Hey writing — design just ate your lunch.

In this world of performative rebrands, there's one successful brand re-do that no hipster marketing agency can claim credit for: the rebirth of graphic design as design thinking. The phrase transformed design from something you look at to something you do — a process that could solve problems and create change. 

Good design had always solved problems and created change, but now the process had a name. And with that name came the chance to do big things. You didn't hire a design thinker to make a pretty brochure. You hired a design thinker to stop HIV or reimagine a school system

Design thinking codified a creative process, and a problem-solving process, that were known and intuitive to industry craftspeople but mostly invisible (up to then) to consumers. It told designers and non-designers alike that design was special and why.

It brought out smart, vocal, and iconoclastic champions. Mike Monteiro launched his decade-long come-to-Jesus with the design industry. Michael Beirut became almost as well-known as his logos.

Design thinking was part of a moment. Tech money was transforming programmers into power brokers; smartphones were teaching our moms and dads about usability. Design thinking transformed designers into thinkers. It got them off the page and into the war room.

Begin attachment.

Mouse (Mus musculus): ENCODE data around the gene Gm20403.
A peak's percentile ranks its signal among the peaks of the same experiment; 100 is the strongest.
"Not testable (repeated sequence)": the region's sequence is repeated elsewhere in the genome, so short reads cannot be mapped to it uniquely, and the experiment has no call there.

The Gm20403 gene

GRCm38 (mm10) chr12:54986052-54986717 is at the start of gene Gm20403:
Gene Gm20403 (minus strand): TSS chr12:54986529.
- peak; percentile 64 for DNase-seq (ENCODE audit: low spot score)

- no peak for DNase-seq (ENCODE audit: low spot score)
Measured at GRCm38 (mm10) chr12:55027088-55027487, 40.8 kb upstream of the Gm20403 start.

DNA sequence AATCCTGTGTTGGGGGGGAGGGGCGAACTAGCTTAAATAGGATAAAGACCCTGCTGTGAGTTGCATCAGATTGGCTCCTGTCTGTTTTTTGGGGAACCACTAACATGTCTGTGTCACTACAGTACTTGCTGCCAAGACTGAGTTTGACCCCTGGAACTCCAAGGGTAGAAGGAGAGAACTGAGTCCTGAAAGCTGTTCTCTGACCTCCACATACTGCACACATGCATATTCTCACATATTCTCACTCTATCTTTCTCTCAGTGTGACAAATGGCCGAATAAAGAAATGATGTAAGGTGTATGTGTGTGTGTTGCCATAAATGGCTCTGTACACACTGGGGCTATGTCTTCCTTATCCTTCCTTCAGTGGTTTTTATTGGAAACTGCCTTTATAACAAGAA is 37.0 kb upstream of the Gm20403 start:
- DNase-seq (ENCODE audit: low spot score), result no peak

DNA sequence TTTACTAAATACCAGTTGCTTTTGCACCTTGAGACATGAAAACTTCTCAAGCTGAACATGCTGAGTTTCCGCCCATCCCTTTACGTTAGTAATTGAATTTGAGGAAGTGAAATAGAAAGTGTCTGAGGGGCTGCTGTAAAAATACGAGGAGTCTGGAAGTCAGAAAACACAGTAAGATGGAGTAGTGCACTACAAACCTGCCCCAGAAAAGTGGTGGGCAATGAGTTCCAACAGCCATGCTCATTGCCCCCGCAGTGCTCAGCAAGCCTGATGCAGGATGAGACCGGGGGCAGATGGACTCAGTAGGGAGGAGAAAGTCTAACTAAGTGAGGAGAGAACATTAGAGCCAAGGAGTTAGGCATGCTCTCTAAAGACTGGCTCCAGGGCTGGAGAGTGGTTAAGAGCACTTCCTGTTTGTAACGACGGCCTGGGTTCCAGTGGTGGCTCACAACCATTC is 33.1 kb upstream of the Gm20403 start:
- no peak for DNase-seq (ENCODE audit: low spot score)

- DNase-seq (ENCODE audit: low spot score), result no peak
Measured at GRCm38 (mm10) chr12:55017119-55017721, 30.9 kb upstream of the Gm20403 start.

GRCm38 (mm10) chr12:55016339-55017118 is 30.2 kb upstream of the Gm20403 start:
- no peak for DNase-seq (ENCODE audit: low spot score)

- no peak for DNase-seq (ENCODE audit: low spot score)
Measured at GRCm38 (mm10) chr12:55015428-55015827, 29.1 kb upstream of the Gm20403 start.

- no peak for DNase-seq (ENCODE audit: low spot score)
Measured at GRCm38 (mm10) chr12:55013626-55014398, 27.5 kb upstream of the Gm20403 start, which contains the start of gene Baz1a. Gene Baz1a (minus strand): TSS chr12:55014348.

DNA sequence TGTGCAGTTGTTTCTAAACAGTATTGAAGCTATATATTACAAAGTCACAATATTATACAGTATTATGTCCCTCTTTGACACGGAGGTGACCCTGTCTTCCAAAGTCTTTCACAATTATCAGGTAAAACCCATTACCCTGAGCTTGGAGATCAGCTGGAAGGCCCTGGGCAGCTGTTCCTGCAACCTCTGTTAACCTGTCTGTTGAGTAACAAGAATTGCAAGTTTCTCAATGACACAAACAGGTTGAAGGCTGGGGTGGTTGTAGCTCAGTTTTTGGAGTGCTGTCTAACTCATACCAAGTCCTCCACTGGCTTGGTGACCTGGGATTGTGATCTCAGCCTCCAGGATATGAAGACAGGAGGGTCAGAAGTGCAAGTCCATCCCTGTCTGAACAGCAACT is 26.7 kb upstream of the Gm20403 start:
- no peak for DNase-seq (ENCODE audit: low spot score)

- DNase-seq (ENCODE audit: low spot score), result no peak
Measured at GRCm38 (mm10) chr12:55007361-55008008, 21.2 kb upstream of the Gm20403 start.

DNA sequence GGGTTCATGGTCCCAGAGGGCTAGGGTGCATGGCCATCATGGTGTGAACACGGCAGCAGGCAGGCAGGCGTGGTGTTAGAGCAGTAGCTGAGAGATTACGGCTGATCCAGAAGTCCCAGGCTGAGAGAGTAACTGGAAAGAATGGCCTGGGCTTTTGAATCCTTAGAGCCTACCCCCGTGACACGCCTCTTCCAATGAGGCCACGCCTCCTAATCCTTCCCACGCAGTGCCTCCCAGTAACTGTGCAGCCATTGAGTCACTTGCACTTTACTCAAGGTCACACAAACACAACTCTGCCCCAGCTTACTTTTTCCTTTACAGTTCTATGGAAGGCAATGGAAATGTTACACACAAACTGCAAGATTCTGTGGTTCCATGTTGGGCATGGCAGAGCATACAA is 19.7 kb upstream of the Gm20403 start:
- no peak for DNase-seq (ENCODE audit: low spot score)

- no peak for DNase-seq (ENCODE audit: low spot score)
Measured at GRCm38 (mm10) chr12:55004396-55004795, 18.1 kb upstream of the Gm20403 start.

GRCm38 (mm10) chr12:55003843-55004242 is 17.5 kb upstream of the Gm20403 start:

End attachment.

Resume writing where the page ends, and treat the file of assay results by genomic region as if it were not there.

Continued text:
We hope this isn't awkward, design, but writing would love to know how you did it. While you were out there taking over the world, we got branded "content" and judged not by whether we changed the world, but by how many empty clicks we could pull.

Then the layoffs started. 

Writers have made a dangerous mistake. We have let the industry change us, instead of changing the industry. Some of us chase clicks; some of us just complain about them. We accept lower pay than our design colleagues. We accept less interesting work. We call ourselves marketers, storytellers, and content creators, rather than strategists and thinkers.

Yet what writers do is just as transformative as design thinking. Or it can be.

Writers shape ideas. We design strategy. We articulate dissent, build consensus, create clarity, map the way forward. Writing is not a product; it's a process that solves problems and creates change. Words on the page are just the outcome of what we do.

There's plenty to dislike about design thinking. It's a buzzword. It's the darling of today's MBA. And it is, after all, just thinking.

But design — we think you've got something. And you can't save the world alone. We'd like to suggest a partnership. We've got a lot to learn from each other.


Dawn McCarra Bass